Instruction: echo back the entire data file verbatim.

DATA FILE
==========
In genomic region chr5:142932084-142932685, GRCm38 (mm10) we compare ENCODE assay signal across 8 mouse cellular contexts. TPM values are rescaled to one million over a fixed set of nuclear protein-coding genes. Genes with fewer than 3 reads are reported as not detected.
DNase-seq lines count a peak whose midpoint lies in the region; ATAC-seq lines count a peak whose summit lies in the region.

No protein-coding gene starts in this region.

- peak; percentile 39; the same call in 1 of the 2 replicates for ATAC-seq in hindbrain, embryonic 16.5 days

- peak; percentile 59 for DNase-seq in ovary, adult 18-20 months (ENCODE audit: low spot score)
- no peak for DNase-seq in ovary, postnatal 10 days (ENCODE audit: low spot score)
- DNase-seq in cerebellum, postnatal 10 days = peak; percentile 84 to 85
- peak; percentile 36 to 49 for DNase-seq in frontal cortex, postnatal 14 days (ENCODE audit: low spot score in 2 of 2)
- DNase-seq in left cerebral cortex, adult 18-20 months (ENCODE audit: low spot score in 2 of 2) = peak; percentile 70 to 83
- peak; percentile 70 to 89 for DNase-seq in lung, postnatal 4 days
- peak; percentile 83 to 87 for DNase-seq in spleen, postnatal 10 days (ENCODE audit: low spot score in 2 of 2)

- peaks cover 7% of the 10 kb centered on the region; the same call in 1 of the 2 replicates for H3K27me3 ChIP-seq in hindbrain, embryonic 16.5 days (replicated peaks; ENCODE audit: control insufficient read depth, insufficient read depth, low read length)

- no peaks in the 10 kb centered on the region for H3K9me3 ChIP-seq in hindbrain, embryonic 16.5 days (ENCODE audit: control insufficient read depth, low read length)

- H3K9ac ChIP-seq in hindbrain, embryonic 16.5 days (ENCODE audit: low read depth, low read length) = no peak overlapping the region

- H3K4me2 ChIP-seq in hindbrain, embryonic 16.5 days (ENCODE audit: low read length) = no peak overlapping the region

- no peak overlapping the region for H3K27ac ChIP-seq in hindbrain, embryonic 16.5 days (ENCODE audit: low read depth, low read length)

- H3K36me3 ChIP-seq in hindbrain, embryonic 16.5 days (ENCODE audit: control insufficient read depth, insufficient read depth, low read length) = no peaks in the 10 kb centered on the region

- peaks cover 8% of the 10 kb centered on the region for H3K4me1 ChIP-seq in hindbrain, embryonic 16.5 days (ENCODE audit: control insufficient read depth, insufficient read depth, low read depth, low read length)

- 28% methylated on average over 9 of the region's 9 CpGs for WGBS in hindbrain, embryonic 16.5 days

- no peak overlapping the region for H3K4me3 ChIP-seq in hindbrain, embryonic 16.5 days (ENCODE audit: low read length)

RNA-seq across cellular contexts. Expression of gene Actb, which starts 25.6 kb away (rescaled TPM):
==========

In genomic region chr5:142932084-142932685, GRCm38 (mm10) we compare ENCODE assay signal across 8 mouse cellular contexts. TPM values are rescaled to one million over a fixed set of nuclear protein-coding genes. Genes with fewer than 3 reads are reported as not detected.
DNase-seq lines count a peak whose midpoint lies in the region; ATAC-seq lines count a peak whose summit lies in the region.

No protein-coding gene starts in this region.

- peak; percentile 39; the same call in 1 of the 2 replicates for ATAC-seq in hindbrain, embryonic 16.5 days

- peak; percentile 59 for DNase-seq in ovary, adult 18-20 months (ENCODE audit: low spot score)
- no peak for DNase-seq in ovary, postnatal 10 days (ENCODE audit: low spot score)
- DNase-seq in cerebellum, postnatal 10 days = peak; percentile 84 to 85
- peak; percentile 36 to 49 for DNase-seq in frontal cortex, postnatal 14 days (ENCODE audit: low spot score in 2 of 2)
- DNase-seq in left cerebral cortex, adult 18-20 months (ENCODE audit: low spot score in 2 of 2) = peak; percentile 70 to 83
- peak; percentile 70 to 89 for DNase-seq in lung, postnatal 4 days
- peak; percentile 83 to 87 for DNase-seq in spleen, postnatal 10 days (ENCODE audit: low spot score in 2 of 2)

- peaks cover 7% of the 10 kb centered on the region; the same call in 1 of the 2 replicates for H3K27me3 ChIP-seq in hindbrain, embryonic 16.5 days (replicated peaks; ENCODE audit: control insufficient read depth, insufficient read depth, low read length)

- no peaks in the 10 kb centered on the region for H3K9me3 ChIP-seq in hindbrain, embryonic 16.5 days (ENCODE audit: control insufficient read depth, low read length)

- H3K9ac ChIP-seq in hindbrain, embryonic 16.5 days (ENCODE audit: low read depth, low read length) = no peak overlapping the region

- H3K4me2 ChIP-seq in hindbrain, embryonic 16.5 days (ENCODE audit: low read length) = no peak overlapping the region

- no peak overlapping the region for H3K27ac ChIP-seq in hindbrain, embryonic 16.5 days (ENCODE audit: low read depth, low read length)

- H3K36me3 ChIP-seq in hindbrain, embryonic 16.5 days (ENCODE audit: control insufficient read depth, insufficient read depth, low read length) = no peaks in the 10 kb centered on the region

- peaks cover 8% of the 10 kb centered on the region for H3K4me1 ChIP-seq in hindbrain, embryonic 16.5 days (ENCODE audit: control insufficient read depth, insufficient read depth, low read depth, low read length)

- 28% methylated on average over 9 of the region's 9 CpGs for WGBS in hindbrain, embryonic 16.5 days

- no peak overlapping the region for H3K4me3 ChIP-seq in hindbrain, embryonic 16.5 days (ENCODE audit: low read length)

RNA-seq across cellular contexts. Expression of gene Actb, which starts 25.6 kb away (rescaled TPM):